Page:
KALOOKI 40

The game of Kalooki 40 (Scala 40 or Scala a Chiusura in Italian) is a very famous card game which established itself in the early 1920s, taking over from Rummy, one of the most popular games of the time.

History of Kalooki 40

Kalooki 40 therefore replaced Rummy, which was a strange twist of fate given that Kalooki 40 inherited most of its rules from this game. However, it is now considered a game in its own right and is more widely played than Rummy. Kalooki 40 is played with two decks of 54 cards. This game uses poker cards, also known as Anglo-American cards. The number of players can vary from two to five (although it can also be played with more players) and there are no teams. Each player plays for him or herself, against all the others.

How to play Kalooki 40

Once the dealer (the player who distributes the cards) has been chosen, 13 cards will be dealt face-down to each player, in a clockwise direction, with a face-up card in the middle of the table, which acts as the discard pile.

As in the game of Burraco, the rest of the deck will remain face-down next to the discard pile. The deck of remaining cards is known as the “stock pile” in the jargon of Kalooki 40. When it is their turn, each player will take a card from the stock pile, placing it with the cards in their possession and discarding another, or will discard the card directly by placing it on the discard pile.

At the start of the game, when they receive the 13 cards, the players may only look at them after the dealer has turned over the first card in the discard pile.

If the cards have been dealt incorrectly, not dealing one card per head, the person who decides to scrap the round must point out the mistake before he or she discards his or her first card, therefore causing the cards to be dealt out again.

In order to meld, you need to form two or three sets of three and/or one or more sets of four, or runs, which must add up to a total of at least forty points.

The cards in the run must be ordered according to their nominal value (that is to say, from the Ace to the King). The cards have their nominal value.

Picture cards are worth ten points. The Ace is worth one point if it is in a run or before the Two, while it is worth 11 points if it forms a set of three or is placed in a run after the King.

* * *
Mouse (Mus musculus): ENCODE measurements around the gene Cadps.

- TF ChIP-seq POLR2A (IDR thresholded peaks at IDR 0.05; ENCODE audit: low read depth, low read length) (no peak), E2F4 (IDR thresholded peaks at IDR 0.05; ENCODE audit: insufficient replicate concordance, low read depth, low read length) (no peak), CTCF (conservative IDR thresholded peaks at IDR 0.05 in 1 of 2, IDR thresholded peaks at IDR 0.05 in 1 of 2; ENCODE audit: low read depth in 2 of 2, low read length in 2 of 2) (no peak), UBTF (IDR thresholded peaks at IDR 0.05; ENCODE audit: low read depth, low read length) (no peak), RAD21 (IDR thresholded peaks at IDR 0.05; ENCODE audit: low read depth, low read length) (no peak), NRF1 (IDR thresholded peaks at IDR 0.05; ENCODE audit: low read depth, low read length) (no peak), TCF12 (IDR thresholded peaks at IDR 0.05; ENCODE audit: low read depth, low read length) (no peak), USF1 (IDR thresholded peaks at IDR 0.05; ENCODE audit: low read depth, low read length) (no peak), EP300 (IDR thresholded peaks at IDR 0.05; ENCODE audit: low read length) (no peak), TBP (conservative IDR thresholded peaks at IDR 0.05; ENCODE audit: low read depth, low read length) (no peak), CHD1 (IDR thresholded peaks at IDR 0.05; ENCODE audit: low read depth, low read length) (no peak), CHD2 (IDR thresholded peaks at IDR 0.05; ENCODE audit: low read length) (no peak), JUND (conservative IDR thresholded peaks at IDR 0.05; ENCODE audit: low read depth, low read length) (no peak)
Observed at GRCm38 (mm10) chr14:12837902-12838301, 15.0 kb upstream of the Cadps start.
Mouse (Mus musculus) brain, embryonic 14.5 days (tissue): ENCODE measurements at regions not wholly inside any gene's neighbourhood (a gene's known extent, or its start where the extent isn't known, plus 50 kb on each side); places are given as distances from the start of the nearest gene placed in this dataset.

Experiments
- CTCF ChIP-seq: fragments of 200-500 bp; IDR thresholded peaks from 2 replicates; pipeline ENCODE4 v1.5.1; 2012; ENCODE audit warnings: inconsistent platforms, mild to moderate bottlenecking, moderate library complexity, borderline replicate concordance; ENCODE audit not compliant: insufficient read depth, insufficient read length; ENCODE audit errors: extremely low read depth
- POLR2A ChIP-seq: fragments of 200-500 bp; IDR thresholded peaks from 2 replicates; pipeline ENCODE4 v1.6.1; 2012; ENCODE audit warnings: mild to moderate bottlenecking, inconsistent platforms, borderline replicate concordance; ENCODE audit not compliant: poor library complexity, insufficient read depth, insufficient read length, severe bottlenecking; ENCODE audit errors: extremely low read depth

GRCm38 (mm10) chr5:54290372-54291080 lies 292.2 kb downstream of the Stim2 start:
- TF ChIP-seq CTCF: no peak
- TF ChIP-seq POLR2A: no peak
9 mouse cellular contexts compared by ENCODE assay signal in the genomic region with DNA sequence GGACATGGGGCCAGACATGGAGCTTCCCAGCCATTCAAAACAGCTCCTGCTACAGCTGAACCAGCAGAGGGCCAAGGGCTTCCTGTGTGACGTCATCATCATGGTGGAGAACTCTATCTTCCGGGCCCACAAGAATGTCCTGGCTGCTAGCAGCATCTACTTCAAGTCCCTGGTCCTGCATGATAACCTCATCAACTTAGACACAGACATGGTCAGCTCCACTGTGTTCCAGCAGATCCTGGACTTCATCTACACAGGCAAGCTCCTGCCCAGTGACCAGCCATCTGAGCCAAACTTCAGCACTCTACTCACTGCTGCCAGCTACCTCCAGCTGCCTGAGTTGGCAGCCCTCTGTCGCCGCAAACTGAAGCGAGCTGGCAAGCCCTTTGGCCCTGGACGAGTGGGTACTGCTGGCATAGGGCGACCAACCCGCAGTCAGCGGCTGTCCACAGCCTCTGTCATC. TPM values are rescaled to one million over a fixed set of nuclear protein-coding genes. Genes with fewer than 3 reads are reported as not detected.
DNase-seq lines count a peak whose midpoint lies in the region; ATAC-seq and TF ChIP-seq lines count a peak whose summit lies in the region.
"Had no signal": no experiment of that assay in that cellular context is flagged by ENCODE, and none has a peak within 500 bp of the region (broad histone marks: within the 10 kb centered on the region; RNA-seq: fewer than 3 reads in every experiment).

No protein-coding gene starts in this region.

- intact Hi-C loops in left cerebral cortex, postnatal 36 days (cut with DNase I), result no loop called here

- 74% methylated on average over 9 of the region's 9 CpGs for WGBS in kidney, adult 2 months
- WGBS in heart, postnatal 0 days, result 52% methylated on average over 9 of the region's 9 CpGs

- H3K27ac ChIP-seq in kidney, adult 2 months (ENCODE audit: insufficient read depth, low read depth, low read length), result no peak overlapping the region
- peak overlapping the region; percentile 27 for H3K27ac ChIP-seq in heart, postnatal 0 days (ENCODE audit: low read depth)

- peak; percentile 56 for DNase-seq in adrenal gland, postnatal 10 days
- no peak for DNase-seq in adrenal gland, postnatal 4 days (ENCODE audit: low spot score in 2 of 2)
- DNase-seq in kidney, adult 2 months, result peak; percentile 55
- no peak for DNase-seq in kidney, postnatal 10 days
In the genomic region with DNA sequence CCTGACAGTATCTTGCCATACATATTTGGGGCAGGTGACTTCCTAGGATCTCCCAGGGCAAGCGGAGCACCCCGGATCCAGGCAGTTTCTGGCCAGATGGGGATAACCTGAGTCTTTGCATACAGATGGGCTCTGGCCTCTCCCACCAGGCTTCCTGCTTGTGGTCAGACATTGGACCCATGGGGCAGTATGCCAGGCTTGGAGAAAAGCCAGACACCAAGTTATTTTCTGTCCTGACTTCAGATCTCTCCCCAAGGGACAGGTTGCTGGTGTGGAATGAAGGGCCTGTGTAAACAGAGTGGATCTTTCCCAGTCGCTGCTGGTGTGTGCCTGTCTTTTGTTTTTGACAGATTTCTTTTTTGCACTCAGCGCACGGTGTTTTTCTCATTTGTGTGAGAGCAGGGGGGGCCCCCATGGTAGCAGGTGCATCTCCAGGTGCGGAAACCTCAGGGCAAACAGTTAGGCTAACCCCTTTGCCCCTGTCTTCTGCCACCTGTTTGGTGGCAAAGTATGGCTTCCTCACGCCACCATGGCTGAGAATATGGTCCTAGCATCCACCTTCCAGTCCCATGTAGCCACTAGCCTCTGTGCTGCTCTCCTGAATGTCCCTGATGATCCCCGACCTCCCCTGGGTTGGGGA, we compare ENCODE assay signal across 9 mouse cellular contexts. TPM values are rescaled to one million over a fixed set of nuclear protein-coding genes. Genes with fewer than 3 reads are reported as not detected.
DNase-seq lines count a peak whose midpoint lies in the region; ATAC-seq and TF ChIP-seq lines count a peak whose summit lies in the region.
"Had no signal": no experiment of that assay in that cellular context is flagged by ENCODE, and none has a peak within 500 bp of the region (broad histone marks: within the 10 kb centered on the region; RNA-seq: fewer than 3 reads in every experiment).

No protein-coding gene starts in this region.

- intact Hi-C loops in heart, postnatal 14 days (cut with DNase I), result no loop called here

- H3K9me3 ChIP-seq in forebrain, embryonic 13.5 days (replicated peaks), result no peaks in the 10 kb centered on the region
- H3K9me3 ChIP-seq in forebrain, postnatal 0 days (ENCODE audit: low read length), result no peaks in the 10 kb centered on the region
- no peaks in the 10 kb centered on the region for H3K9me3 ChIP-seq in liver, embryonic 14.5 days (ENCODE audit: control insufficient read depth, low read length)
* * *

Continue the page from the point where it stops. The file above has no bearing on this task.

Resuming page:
As in Burraco, the aim of the game is to go out, that is to say to meld all your cards on the table, creating sets of three and four, or runs, and discarding the last card in your hand onto the discard pile.

The person who goes out first has won the round. Opponents must reveal the cards remaining in their hand and count the points.

Those who have lots of cards left in their hand, generating a leftover card score that exceeds the losing value, are eliminated from the table.

The losing score, which will cause a player to be eliminated from the game, is 101 points, although at the start of the game you can decide to take it up to 151, 201 or 501 points.

Before the start of the game, the players may also agree upon the right of a “losing” player to re-enter the game with a penalty and with the highest score from amongst those of the players still in the game. Biska has chosen not to adopt this practice as it could lead to never-ending games.

It is not possible to go out during the first round (or the first hand). In order to be able to go out, the first round must have been completed, with all the players having had their turn. This gives everyone a chance to try to meld.

Using the Joker

When you meld a combination on the table (set of three or four, or a run), a Joker can be used to replace any card you are missing from that combination.

After having melded, a player may decide to take a card from the discard pile, limited to the card discarded by the previous player. Those who have not yet melded may only take a card from the stock pile.

It is also possible to draw a card from the discard pile in order to meld straight away. You may meld at any time, even during the first hand. Moreover, once a player has melded, he or she may then lay off one or more cards onto other combinations already present on the table. Players may add cards after having drawn from the discard or stock pile.

If one of the combinations on the table includes a Joker and you possess the card that the Joker replaces, you may place your card in the combination and take the Joker, placing it in your hand.

At the end of play, the individual player who has not yet gone out, must discard a single card in his or her possession, obviously choosing one which he or she feels will be of no use in upcoming rounds.